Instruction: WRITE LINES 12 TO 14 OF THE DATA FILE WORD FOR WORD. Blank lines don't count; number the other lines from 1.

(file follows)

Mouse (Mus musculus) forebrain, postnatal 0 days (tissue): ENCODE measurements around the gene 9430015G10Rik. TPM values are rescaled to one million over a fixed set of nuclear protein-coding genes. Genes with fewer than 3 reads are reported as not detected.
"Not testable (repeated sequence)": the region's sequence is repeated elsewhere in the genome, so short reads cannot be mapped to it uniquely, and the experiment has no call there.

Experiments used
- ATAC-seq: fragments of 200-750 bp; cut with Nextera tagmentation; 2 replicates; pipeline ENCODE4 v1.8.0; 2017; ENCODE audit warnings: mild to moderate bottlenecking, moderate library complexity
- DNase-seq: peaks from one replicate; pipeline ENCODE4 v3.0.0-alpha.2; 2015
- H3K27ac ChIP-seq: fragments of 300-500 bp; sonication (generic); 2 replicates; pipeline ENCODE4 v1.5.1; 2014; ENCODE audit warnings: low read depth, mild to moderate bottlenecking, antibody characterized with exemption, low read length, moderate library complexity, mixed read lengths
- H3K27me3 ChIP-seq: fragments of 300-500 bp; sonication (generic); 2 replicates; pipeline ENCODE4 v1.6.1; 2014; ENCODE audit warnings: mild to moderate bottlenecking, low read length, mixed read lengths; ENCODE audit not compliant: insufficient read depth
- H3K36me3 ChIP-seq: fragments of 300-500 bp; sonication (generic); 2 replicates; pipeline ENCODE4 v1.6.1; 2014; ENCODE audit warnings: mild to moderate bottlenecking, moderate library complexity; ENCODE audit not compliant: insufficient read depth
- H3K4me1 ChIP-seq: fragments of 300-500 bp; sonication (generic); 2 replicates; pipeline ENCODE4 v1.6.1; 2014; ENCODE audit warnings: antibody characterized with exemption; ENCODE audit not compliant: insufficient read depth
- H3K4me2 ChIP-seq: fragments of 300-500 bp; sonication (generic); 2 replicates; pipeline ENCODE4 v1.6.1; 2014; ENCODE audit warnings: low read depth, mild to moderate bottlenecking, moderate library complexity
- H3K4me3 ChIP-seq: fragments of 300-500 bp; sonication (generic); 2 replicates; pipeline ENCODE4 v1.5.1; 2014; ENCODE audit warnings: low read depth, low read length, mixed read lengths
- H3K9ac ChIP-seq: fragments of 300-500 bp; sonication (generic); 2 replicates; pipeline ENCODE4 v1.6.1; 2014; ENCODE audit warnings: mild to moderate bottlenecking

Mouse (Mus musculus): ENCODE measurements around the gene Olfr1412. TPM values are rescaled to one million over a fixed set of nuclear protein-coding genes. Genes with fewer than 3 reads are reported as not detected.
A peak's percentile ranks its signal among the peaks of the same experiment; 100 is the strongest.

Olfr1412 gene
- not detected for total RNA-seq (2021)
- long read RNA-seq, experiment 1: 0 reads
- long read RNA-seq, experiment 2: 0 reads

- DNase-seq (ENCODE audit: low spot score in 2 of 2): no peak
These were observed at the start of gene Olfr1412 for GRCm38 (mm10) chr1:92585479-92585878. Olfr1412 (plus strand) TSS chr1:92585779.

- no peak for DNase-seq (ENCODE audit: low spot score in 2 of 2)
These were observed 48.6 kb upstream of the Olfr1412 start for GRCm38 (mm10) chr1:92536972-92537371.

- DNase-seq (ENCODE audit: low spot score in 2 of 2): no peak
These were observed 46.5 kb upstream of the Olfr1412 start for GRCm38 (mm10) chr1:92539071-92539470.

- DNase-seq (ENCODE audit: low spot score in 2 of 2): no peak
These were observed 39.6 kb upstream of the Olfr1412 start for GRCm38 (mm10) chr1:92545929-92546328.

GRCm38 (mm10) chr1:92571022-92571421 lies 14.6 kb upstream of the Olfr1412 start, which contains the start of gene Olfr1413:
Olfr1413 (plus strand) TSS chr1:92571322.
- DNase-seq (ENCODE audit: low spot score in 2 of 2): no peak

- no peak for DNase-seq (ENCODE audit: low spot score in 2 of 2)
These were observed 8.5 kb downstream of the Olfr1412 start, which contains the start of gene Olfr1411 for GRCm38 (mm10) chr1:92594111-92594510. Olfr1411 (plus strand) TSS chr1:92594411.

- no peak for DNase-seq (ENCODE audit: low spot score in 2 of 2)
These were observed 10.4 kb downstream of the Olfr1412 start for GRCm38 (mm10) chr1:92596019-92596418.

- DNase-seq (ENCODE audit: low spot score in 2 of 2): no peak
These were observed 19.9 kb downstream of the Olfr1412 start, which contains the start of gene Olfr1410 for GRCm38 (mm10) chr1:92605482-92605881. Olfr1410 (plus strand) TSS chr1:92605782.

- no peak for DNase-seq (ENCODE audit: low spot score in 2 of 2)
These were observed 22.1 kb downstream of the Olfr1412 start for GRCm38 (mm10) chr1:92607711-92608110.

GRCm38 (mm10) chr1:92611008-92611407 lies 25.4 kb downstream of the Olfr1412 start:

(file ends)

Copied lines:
- H3K9ac ChIP-seq: fragments of 300-500 bp; sonication (generic); 2 replicates; pipeline ENCODE4 v1.6.1; 2014; ENCODE audit warnings: mild to moderate bottlenecking

Mouse (Mus musculus): ENCODE measurements around the gene Olfr1412. TPM values are rescaled to one million over a fixed set of nuclear protein-coding genes. Genes with fewer than 3 reads are reported as not detected.
A peak's percentile ranks its signal among the peaks of the same experiment; 100 is the strongest.